Number of seven-digit TSP accounts approaches six digits again

In today's Federal Newscast: President Biden nominates a replacement for outgoing Joint Chiefs Chairman Mark Milley. VA Nurses, numbering about 14,000, have rea...

  • The number of Thrift Savings Plan millionaires is on the rise. There are now just over 88,000 TSP accounts totaling more than $1 million. That's about a 15% jump from the roughly 77,000 TSP millionaires that there were at the end of 2022. But it's still far below the highest-ever number of reported TSP millionaires. That was at the end of 2021, when there were almost 112,000 millionaire participants. Million-dollar accounts currently make up about 1.3% of all TSP accounts.
    (Thrift Savings Plan millionaires report - Federal Retirement Thrift Investment Board)
  • The Navy's acting chief technology officer is heading to a new job. Don Yeske is leaving the Department of the Navy after more than 16 years to join the Department of Homeland Security. Yeske, who has been the Navy's acting CTO since January, will become the director of the National Security Cyber Division at DHS headquarters. His last day at the Navy is June 16. Yeske said in a post on LinkedIn that he was attracted to the new position because it is both a Senior Executive Service position, and that he would have the opportunity to help lead the fight against the ever-growing threat of cyber attacks.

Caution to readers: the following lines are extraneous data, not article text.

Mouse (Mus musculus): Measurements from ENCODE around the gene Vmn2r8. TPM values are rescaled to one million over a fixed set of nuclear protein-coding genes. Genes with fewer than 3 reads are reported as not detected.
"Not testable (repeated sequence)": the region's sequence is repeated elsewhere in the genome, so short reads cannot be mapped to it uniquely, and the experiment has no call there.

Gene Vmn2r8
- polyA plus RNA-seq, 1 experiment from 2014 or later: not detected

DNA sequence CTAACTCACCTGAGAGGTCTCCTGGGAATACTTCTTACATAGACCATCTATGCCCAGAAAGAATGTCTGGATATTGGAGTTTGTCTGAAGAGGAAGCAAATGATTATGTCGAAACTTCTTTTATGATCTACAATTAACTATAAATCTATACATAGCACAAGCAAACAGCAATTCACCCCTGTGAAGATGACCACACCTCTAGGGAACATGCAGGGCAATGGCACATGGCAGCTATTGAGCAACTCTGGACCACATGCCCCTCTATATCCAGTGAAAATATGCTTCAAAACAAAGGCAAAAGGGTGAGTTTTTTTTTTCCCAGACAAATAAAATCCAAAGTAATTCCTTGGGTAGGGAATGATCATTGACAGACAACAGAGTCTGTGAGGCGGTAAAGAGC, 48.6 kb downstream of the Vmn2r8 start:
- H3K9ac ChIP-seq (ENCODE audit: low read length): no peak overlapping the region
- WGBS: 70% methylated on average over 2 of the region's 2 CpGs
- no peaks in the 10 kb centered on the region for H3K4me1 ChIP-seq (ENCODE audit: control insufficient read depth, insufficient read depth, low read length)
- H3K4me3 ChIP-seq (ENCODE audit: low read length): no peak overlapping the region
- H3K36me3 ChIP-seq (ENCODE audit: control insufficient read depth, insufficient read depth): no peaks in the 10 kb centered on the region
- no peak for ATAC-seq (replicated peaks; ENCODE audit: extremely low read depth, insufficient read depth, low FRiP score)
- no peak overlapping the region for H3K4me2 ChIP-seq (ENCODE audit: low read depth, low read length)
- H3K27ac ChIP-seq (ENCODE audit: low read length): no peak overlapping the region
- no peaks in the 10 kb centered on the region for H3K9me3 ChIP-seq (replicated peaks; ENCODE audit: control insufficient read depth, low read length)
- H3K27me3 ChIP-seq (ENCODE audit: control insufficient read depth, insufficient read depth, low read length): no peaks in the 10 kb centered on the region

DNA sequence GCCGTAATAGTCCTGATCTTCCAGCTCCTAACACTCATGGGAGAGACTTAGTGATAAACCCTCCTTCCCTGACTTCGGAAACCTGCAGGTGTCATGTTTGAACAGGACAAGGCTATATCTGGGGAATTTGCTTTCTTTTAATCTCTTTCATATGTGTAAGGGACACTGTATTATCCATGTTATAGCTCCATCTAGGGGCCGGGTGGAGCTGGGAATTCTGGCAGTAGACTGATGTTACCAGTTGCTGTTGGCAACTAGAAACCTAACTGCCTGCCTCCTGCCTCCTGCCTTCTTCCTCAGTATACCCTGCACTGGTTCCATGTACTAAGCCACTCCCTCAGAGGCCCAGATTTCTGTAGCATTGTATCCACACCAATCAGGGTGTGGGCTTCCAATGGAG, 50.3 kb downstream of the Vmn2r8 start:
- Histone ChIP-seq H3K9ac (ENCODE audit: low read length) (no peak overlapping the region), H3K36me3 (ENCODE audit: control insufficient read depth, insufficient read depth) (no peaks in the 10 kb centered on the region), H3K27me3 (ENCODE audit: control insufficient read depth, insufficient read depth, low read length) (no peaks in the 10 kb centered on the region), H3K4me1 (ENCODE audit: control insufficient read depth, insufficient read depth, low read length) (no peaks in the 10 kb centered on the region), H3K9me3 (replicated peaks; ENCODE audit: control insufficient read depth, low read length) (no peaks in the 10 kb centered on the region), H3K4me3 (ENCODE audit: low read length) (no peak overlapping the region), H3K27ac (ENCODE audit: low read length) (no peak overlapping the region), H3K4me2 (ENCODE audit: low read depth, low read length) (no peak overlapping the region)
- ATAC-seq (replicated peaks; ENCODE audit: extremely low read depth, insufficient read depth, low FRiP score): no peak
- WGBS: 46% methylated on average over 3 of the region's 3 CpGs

(Don Yeske - LinkedIn)
  • Air Force Chief of Staff Gen. Charles Q. "CQ" Brown, Jr., was nominated by President Biden on Thursday to serve as the next Chairman of the Joint Chiefs of Staff. After 39 years of service, the Air Force fighter pilot would become the nation's top military leader, replacing retiring Gen. Mark Milley. But before ascending to chairman, Brown must get through a fraught nomination process, as Sen. Tommy Tuberville (R-Ala.) continues to block military nominations in an effort to effect policy changes at the Defense Department.